Health Care and Rights of Action

As the current health care reform debate takes increasingly religious and moral overtones, it’s likely we will hear asserted more and more that health care is a basic human right, which the government has an obligation to provide to its people.  However, whatever the utility of the kind of health care reform considered in Washington and discussed across town hall meetings across the country –and I think reasonable minds could differ on that– I hope we can dispose of what strikes me as a silly notion that health care is a right.

Certain difficulties of such a right present themselves pretty quickly.  Health care is an evolving, improving thing– is my right to health care more substantial than my parents’ right in 1970?  How could a basic human right change like this?  I suppose we could define this right as entitling us to the best health care available currently.  However, it’s clear that in nations with socialized medicine– many who prefer to refer to their care as a basic right of their citizens– the level of care is good, but certainly not the best available (see Canada, Cuba, the U.K., Ireland, etc.).   Would this level of health care be practically impossible to achieve?  (And if so, how could that then be a right?)  Maybe a right to health care bespeaks an “average” or medium level?  The practical difficulties of defining such a tranche are obvious.  A “basic” level?  Keep in mind, hospitals are already required by law to not refuse anyone of emergency care, regardless of lack of insurance.  Perhaps we’ve already met this basic level.

When it comes down to it, a right to health care would be a right to someone else’s labor and property– those of doctors and hospitals, and ultimately, other private citizens.  Suppose no one decided to go through medical school to become a physician.  Would the right to health care allow us to compel a certain number of citizens to become doctors to service the rest of society?  After all, health care could not exist without such labor.  If enough people did choose to become doctors voluntarily, now the fruits of your labor may help pay for these doctors to treat me, who pays less taxes than you.  (Remember, the top 1% pays more taxes than the bottom 95%, which constitutes a moral outrage for another day.)  And what about the people who can afford to purchase insurance, but choose not to?  Does it make any sense for you to have to pay for the insurance I could already afford, even though you made the “wiser” decision of also purchasing insurance for yourself as well?  Is any of this morally right?  Do I have a right to your labor and property, even if I don’t need them?

Interestingly, Thomas Jefferson defines inalienable rights (upon which a true democratic society is based) to those of life, liberty and property, which on their face may seem to create tension in our context.  (I have a right to life, and thus a right to be kept alive?)  Not really, though.  As Leonard Peikoff argues in a powerful essay worth reading in its entirety, Jefferson is articulating rights to action:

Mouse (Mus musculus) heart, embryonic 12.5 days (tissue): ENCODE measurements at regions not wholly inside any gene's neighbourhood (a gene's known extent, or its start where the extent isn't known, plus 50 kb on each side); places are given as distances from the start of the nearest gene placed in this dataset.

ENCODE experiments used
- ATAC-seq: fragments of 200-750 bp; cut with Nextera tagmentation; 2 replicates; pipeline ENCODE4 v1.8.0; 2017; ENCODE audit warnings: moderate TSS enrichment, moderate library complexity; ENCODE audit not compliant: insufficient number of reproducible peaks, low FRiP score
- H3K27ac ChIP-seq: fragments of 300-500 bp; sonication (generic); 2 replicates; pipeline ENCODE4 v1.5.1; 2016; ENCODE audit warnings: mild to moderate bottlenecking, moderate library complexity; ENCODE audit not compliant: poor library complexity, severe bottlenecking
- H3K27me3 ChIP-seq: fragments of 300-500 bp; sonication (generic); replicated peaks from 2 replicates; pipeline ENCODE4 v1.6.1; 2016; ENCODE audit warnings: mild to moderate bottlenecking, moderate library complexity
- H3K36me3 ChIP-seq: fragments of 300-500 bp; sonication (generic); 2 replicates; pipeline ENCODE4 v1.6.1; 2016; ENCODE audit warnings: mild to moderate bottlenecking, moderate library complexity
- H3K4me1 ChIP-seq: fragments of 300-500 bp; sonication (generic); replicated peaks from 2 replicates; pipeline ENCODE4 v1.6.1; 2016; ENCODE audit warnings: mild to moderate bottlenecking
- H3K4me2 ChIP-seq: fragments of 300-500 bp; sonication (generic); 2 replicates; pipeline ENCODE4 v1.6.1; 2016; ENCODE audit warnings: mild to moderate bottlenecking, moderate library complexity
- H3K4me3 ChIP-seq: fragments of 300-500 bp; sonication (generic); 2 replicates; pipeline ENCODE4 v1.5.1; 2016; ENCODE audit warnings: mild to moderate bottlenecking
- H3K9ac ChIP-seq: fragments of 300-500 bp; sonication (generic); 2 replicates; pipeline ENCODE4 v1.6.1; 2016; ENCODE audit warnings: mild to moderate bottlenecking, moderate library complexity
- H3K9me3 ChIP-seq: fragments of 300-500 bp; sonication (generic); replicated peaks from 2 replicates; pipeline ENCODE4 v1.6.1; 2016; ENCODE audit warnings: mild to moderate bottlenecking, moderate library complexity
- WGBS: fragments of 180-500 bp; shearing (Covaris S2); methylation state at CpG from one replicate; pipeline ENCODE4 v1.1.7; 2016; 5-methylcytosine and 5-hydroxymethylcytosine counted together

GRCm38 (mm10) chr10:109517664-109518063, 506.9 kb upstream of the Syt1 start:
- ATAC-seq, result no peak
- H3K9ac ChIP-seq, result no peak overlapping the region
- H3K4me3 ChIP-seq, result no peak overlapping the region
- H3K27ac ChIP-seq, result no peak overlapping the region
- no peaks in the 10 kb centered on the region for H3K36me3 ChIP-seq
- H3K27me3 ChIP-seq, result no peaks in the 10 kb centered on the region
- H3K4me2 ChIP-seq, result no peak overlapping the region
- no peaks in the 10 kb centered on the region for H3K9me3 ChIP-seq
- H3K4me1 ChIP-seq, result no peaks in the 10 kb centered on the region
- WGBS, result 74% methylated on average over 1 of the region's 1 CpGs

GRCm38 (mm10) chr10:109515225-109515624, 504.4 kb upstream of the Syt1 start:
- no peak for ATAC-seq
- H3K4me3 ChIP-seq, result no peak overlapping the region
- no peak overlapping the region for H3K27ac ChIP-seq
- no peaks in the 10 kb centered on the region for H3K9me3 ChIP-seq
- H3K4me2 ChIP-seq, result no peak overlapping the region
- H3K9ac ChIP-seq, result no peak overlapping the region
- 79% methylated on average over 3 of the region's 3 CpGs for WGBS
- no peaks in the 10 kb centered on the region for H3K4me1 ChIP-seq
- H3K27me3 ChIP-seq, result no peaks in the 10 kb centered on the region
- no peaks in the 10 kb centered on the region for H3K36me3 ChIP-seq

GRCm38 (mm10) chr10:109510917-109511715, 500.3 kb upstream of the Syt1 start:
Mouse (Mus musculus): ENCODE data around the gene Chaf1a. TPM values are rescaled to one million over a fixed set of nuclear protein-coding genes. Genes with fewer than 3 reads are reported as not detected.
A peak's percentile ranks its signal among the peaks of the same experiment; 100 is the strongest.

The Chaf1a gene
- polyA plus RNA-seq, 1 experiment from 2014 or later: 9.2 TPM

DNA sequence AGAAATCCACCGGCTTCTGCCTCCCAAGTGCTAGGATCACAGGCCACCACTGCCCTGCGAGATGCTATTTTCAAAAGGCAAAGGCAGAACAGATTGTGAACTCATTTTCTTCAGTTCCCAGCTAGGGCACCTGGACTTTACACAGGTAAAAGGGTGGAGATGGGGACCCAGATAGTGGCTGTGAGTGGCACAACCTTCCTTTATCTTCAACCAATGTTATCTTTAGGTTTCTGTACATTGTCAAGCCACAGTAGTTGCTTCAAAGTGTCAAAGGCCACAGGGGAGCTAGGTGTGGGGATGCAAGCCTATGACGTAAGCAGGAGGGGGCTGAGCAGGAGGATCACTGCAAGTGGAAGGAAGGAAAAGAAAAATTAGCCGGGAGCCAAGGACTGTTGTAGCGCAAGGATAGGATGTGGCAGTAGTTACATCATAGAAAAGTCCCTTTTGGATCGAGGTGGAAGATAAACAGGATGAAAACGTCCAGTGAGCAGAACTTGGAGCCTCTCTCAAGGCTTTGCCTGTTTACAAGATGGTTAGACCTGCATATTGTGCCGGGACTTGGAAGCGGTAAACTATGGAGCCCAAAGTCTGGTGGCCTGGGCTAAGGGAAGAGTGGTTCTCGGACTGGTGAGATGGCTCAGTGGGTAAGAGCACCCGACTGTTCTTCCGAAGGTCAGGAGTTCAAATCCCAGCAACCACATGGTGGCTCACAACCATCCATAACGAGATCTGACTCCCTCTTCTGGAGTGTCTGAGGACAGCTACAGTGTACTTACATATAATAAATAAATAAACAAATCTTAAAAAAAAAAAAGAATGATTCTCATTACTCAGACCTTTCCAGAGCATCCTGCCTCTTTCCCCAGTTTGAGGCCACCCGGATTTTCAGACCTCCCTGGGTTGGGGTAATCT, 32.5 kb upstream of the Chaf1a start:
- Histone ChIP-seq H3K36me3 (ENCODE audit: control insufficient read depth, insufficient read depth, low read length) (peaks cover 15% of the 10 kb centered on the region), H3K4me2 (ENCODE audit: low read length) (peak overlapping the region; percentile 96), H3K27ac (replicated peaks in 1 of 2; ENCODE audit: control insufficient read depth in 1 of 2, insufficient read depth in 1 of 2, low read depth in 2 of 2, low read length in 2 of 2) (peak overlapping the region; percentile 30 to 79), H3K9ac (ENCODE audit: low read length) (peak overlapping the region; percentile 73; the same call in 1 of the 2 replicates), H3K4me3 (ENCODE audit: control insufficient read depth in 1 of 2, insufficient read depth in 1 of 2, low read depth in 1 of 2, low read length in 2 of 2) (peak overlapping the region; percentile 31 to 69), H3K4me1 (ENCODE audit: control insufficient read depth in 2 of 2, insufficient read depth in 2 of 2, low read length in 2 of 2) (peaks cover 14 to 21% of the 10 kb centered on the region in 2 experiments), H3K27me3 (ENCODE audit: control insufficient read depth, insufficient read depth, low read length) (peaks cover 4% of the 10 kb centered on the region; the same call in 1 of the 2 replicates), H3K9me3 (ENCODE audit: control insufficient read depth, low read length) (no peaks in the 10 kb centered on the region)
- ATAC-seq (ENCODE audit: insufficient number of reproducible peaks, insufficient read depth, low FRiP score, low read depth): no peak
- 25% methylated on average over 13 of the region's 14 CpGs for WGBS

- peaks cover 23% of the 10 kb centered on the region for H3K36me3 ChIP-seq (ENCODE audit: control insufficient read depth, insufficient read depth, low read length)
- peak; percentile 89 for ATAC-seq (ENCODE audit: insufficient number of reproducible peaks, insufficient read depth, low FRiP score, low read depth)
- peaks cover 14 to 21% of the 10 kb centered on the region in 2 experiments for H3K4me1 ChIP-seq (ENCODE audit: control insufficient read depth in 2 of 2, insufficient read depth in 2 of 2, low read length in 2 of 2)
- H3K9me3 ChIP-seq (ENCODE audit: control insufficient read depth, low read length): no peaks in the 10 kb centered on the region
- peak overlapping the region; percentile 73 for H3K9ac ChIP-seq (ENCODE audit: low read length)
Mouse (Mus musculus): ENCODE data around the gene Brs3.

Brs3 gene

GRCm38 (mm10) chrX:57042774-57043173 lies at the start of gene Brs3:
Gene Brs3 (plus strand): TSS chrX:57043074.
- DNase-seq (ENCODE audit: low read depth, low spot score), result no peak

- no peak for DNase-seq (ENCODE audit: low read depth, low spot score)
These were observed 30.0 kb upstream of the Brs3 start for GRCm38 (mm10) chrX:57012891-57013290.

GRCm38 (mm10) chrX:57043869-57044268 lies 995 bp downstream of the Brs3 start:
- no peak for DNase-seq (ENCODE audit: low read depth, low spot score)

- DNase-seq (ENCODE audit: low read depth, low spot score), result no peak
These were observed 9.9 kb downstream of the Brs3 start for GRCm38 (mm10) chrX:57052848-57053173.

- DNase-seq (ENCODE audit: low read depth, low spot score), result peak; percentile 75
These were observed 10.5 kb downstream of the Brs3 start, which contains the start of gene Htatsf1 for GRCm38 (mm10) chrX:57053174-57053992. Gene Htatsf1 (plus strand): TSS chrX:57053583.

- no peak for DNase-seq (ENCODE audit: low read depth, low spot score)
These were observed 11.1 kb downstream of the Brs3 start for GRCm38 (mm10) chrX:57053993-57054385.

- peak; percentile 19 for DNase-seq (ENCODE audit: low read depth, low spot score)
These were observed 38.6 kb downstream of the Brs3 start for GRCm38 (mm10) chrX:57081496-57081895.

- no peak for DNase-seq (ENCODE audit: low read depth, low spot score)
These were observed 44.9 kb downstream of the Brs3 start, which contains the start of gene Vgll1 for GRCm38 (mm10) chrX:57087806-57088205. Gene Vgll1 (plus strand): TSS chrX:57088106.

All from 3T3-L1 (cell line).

“Observe that all legitimate rights have one thing in common: they are rights to action, not to rewards from other people. The American rights impose no obligations on other people, merely the negative obligation to leave you alone. The system guarantees you the chance to work for what you want — not to be given it without effort by somebody else.

The right to life, e.g., does not mean that your neighbors have to feed and clothe you; it means you have the right to earn your food and clothes yourself, if necessary by a hard struggle, and that no one can forcibly stop your struggle for these things or steal them from you if and when you have achieved them. In other words: you have the right to act, and to keep the results of your actions, the products you make, to keep them or to trade them with others, if you wish. But you have no right to the actions or products of others, except on terms to which they voluntarily agree…”

The right to the pursuit of happiness advances the argument.  You’re not entitled to happiness, whether provided by God or society, but you are free to pursue it for yourself.

Rights to action have a simple elegance to them in that they are not evolving, unlike what a right to health care may be (ex. 1970s vs. now).  (Sure, rights to action were gradually recognized throughout history, but that doesn’t mean they didn’t always exist in absolute form.)  Rights to action are not imperfect, inchoate or qualified– they are complete and achievable.  More importantly, rights to action also have the advantage of not coming into conflict with each other.  To simplify, we are free to do what we want, as long as that doesn’t impinge on others’ ability to do what they want.  My rights start where your rights stop.  Etc. etc.  On the other hand, my right to health care would conflict with your right to your own property, the fruits of your labor.  How could that be so unless we were to do away with the foundation of democratic society as conceptualized by our founders?

Now, I’m all for charity– I’m not implying that we shouldn’t be looking out for one another on a private, moral level.  I understand the very admirable intentions of some who’d like to locate a right to health care in some transcendent metaphysical reality that would compel the government to act– I really do.  (After all, I think you can find an obligation to be your brother’s keeper in a transcendent spiritual reality.)  But to impose a right to health care on society through public means is inappropriate and undemocratic because it runs against the logic of inalienable rights.


Filed under Brandon

9 responses to “Health Care and Rights of Action

  1. whb

    It won’t perhaps surprise you to know that I disagree. First, you start with the idea that a Right is a right to pursuit of those things, not a guarantee. For the most part, I guess I would agree and say that in the US, we don’t have equal access to basic health services. Sick people are dropped by their insurers all the time, the poor (myself included) cannot afford more than basic insurance. This means that sure, if we get cancer we won’t be totally (just mostly) screwed. However, the preventative care that discovers cancer before it is too late.
    The parsing of just what the right to health care means skirts over basic facts: a large portion of Americans are dying in the US because health care (something that is absolutely basic and not a luxury) is set up to make profit rather than take care of citizens. How is your health care plan? Comes through your employer? Must be nice.